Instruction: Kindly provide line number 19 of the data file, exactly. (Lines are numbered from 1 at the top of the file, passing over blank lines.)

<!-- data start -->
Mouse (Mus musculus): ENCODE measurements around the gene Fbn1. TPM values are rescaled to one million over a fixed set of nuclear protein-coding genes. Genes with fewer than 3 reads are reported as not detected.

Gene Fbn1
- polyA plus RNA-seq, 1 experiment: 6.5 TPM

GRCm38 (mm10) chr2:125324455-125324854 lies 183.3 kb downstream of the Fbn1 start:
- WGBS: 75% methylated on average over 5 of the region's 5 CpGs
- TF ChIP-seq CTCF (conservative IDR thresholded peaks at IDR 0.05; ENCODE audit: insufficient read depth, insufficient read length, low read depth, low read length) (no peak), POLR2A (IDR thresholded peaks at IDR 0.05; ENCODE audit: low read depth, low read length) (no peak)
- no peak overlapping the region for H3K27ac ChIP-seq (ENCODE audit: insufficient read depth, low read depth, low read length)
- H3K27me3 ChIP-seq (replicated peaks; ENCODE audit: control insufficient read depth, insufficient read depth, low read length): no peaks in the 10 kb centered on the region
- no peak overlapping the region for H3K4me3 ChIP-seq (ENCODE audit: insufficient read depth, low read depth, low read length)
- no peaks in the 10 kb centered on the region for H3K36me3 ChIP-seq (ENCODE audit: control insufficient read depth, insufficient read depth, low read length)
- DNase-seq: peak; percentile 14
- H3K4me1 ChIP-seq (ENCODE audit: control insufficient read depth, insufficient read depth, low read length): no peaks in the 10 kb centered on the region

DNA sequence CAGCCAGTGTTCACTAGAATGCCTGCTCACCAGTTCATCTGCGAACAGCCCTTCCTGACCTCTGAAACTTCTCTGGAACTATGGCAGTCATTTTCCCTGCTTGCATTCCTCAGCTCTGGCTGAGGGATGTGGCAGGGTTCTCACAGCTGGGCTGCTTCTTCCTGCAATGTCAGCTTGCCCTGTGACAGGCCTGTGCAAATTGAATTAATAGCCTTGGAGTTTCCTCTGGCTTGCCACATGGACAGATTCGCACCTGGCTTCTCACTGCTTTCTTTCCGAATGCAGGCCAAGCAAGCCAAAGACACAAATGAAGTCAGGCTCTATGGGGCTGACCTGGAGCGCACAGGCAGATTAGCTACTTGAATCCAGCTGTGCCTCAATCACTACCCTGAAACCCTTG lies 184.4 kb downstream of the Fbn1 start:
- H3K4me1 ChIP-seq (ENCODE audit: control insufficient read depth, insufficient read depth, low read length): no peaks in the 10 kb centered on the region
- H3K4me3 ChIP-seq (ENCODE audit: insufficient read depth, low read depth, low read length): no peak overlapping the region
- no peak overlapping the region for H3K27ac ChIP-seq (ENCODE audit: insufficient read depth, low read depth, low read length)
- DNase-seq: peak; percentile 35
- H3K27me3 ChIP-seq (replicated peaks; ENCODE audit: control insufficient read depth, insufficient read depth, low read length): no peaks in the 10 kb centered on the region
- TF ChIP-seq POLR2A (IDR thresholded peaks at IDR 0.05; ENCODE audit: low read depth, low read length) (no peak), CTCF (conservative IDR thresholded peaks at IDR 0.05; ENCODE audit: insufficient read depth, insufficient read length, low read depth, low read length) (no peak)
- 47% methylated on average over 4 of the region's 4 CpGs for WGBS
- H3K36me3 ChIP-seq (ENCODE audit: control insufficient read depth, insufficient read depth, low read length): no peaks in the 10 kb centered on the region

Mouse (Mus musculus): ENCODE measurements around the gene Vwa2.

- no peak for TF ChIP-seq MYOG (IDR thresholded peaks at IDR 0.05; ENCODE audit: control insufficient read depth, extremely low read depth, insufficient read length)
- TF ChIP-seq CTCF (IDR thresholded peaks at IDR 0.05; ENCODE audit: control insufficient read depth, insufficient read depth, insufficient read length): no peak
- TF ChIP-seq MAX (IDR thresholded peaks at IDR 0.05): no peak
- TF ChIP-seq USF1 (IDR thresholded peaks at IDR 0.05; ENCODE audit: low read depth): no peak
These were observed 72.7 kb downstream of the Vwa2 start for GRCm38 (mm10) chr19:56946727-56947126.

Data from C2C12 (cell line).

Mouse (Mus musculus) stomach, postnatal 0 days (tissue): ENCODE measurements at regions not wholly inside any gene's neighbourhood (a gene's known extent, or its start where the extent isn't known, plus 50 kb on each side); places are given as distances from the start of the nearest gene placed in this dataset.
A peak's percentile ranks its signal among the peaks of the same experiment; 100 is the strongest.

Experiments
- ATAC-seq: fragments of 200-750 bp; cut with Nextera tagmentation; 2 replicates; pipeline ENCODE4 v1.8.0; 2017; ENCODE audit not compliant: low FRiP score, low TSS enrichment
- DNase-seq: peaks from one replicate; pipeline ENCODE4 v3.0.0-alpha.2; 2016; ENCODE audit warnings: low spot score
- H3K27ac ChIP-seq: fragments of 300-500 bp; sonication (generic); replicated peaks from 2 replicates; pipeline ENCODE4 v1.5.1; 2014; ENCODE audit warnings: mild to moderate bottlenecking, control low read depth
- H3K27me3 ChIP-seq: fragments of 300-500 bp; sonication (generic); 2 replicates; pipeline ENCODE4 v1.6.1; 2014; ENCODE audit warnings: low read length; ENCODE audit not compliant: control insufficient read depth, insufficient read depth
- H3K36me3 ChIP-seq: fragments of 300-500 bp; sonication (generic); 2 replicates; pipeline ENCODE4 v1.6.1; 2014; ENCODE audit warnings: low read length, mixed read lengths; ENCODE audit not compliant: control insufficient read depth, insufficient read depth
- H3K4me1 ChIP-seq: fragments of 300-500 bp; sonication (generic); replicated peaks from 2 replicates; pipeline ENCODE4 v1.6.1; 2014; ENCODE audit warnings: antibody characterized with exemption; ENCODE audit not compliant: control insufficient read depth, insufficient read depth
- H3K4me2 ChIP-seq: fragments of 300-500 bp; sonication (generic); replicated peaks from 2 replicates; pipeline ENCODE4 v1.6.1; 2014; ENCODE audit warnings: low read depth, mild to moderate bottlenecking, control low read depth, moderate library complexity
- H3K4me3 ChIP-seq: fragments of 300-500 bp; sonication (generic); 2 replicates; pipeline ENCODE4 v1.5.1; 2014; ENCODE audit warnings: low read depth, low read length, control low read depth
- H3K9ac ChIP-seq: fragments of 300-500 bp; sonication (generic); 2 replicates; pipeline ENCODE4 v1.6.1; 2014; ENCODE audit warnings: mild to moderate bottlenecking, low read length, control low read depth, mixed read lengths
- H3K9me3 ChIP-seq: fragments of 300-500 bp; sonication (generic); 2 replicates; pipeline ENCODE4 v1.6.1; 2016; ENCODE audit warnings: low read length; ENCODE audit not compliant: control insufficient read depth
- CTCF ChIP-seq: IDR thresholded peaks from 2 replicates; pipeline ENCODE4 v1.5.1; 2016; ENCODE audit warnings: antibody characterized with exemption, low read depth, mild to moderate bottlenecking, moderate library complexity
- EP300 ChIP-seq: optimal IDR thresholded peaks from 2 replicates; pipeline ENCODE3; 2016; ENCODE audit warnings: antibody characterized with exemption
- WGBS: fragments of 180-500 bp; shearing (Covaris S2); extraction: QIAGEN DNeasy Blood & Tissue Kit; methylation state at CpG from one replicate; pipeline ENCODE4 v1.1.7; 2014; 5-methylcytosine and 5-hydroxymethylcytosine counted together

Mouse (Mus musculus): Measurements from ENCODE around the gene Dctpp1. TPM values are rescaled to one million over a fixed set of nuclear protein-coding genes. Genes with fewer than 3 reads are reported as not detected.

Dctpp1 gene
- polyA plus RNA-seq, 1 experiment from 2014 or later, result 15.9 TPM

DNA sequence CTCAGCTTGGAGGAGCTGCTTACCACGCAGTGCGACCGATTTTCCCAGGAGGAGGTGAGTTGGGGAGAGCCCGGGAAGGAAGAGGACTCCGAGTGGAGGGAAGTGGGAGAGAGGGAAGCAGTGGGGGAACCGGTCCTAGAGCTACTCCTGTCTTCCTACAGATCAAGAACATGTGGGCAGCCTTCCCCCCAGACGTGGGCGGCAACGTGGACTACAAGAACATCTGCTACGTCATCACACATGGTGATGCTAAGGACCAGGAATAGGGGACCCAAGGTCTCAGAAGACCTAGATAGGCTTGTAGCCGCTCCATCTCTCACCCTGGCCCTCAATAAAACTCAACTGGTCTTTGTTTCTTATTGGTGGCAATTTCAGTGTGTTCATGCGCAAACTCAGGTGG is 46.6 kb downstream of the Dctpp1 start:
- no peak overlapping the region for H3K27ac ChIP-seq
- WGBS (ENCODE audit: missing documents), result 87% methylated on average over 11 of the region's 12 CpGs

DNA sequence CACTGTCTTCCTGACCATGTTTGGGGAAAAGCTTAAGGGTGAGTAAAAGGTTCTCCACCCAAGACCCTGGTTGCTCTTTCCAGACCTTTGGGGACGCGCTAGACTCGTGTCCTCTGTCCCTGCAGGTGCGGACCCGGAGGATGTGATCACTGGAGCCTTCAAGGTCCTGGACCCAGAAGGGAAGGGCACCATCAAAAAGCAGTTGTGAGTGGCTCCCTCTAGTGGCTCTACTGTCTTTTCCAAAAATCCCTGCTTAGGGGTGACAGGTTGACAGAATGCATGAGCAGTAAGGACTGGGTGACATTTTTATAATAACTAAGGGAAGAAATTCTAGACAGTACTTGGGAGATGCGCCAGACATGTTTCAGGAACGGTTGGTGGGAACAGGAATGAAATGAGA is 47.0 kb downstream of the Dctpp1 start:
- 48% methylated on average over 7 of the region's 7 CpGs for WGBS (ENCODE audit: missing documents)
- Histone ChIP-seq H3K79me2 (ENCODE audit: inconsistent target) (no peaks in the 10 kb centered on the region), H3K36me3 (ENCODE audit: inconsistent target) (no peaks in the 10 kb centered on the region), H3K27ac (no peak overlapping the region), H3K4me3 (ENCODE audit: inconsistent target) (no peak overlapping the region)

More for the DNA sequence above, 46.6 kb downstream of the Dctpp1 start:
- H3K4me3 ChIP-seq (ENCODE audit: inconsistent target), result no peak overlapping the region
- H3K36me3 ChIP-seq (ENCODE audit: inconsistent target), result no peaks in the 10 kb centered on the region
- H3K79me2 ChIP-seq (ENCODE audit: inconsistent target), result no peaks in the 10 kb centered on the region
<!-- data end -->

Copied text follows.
- TF ChIP-seq POLR2A (IDR thresholded peaks at IDR 0.05; ENCODE audit: low read depth, low read length) (no peak), CTCF (conservative IDR thresholded peaks at IDR 0.05; ENCODE audit: insufficient read depth, insufficient read length, low read depth, low read length) (no peak)